The main objective of research is to create new insight or develop a new theory. It is a very important aspect of education and life as a whole. This is why students at all levels of higher education are mandated to conduct research before they can graduate. The research process varies according to fields of knowledge. Research method and research methodology are terms often used interchangeably when carrying out research. But, strictly speaking, both terms are not exactly the same. The latter is a broader concept than the former.
What is a research method?
A research method tries to describe those techniques or procedures which the researcher has deployed to answer the research questions, resolve the hypothesis, and ultimately solve the research problem, irrespective of whether the research belongs to the natura or social sciences or any other disciplines. It explains the procedures used to collect data as well as the techniques for data analysis, among others.
In other words, a research method explains how a researcher identifies, collects, processes, and analyzes data for his paper. A cogent explanation of these procedures and techniques is necessary because it allows readers to critically examine the overall validity and reliability of the empirical findings of the paper. The main purpose of a research method is to provide the scientific steps that help to find solutions to the research problem.
In short scientific papers [such as journal articles] which aim to report specific findings, the paper format often includes a “Methods section” that presents all the techniques and procedures used to identify, collect, process/measure, and analyze data/information for their paper.
The methods can be classified into three groups.
- Group one includes methods that focus on collecting and describing data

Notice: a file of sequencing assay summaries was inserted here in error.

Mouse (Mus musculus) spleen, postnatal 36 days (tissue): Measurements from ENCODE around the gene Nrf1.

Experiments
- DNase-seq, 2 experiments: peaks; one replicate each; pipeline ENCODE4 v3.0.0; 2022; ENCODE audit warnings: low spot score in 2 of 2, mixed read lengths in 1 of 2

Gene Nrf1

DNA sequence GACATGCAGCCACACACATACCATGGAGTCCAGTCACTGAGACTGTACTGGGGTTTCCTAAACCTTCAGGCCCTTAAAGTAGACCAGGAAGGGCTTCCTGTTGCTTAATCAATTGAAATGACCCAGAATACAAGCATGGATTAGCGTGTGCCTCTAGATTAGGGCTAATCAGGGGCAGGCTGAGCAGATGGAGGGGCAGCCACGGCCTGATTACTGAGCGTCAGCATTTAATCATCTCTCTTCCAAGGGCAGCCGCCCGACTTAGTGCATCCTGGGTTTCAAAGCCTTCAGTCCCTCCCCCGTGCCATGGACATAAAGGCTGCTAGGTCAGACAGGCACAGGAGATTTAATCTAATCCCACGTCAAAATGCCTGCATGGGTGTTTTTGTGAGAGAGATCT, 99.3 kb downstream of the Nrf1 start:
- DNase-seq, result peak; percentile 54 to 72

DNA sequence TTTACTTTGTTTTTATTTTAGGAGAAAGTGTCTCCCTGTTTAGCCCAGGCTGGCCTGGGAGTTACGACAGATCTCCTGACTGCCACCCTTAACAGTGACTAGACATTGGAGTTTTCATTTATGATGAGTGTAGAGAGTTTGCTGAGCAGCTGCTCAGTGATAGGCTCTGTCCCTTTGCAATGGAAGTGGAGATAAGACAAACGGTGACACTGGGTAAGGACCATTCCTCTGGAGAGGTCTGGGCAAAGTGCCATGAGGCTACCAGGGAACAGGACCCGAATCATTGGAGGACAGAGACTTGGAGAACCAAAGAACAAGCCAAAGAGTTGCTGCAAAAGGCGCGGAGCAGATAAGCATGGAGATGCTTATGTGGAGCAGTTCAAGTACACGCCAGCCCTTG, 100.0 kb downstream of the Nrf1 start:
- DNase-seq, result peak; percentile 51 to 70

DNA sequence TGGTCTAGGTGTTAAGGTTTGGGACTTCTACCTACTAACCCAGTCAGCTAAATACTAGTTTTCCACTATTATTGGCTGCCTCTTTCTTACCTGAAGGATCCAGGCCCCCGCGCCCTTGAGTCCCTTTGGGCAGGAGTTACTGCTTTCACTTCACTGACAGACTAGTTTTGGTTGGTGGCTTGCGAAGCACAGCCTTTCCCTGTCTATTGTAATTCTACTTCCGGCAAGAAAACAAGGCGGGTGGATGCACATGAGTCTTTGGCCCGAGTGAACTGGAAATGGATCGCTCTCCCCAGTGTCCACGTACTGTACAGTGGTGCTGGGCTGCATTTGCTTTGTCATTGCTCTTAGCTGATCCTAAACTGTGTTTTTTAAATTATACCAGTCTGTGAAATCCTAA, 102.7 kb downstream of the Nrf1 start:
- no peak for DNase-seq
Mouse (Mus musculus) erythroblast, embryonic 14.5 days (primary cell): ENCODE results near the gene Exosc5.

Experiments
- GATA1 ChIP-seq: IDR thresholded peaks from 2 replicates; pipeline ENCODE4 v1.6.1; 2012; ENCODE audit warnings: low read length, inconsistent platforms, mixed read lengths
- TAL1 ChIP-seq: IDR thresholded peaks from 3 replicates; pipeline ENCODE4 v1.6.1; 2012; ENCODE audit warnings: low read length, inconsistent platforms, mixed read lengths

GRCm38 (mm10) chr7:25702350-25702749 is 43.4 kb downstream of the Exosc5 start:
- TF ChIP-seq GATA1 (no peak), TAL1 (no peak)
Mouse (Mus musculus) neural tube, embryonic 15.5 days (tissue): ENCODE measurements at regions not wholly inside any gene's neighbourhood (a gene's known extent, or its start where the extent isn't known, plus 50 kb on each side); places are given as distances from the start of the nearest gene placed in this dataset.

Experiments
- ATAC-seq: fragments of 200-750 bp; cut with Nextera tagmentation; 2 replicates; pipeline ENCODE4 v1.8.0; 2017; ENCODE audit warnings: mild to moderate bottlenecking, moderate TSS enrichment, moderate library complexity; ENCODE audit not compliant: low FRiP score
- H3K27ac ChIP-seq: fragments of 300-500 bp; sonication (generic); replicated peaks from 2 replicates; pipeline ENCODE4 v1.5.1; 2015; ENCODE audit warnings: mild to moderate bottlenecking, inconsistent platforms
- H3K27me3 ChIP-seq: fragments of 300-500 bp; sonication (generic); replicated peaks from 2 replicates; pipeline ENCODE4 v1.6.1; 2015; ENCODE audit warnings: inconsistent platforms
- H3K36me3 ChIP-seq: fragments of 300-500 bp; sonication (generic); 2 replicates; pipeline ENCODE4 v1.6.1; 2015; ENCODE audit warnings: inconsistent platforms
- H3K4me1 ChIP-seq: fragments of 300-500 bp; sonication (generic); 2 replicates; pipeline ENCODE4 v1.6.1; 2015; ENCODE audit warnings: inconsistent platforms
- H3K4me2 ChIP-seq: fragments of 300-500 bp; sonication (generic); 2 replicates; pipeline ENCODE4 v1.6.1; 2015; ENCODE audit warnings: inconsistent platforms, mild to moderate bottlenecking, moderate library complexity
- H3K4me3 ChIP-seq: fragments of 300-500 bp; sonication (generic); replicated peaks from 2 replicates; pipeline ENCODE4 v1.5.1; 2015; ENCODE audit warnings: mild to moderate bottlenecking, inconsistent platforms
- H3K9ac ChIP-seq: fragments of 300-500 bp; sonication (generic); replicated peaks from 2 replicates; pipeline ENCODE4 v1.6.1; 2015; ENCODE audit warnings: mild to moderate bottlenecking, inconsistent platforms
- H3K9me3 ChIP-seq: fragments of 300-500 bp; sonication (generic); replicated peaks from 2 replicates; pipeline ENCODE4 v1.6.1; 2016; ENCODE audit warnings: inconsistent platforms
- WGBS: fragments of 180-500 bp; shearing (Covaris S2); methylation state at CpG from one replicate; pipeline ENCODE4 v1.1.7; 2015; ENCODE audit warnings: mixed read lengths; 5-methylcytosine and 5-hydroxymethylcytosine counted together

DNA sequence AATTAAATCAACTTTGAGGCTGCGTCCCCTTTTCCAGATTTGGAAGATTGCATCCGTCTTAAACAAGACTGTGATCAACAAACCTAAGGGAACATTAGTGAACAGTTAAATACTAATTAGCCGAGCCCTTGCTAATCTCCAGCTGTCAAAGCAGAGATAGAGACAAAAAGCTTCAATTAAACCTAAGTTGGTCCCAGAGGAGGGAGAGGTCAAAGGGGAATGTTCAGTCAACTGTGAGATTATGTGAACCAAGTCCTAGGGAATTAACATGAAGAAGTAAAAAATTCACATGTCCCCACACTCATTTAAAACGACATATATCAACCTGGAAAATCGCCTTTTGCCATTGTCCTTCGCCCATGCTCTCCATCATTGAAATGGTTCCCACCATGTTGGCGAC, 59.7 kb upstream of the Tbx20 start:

- Group two includes a collection of techniques meant to help establish a statistical relationship between variables;
- Group three is made up of methods used to evaluate the reliability, validity, and accuracy of the results of the processed or measured data.
Research methods can be qualitative and quantitative in nature. A combination of both methods is knows as mixed methods research. Mixed approaches can be undertaken if the researcher seeks to triangulate using different data sources. Triangulation refers to the act of using multiple methods or sources for data in qualitative research in order to gain a more comprehensive understanding of a phenomena (Patton, 1999). It provides you with a qualitative research strategy to test validity through the convergence of data from various sources.
In qualitative methods, data is not collected and processed numerically but mostly in words or literature. Qualitative research tries to investigate people’s comprehension of their social reality. It is inspired by many philosophical tenets and seeks to inquire about the diverse facets of human life, for example, culture, beliefs, morality, etc. It is part of the curriculum in several disciplines such as the arts, psychology, anthropology, and others. Some ways of collecting qualitative data include observation (including participant observation), interviews, questionnaires, documentary sources focus groups, artifacts, audio and visual materials, among others.
Qualitative data can be analyzed through transcription, coding, historical and philosophical literature analysis. Subjectivity in data collection and analysis can be a problem in qualitative analysis.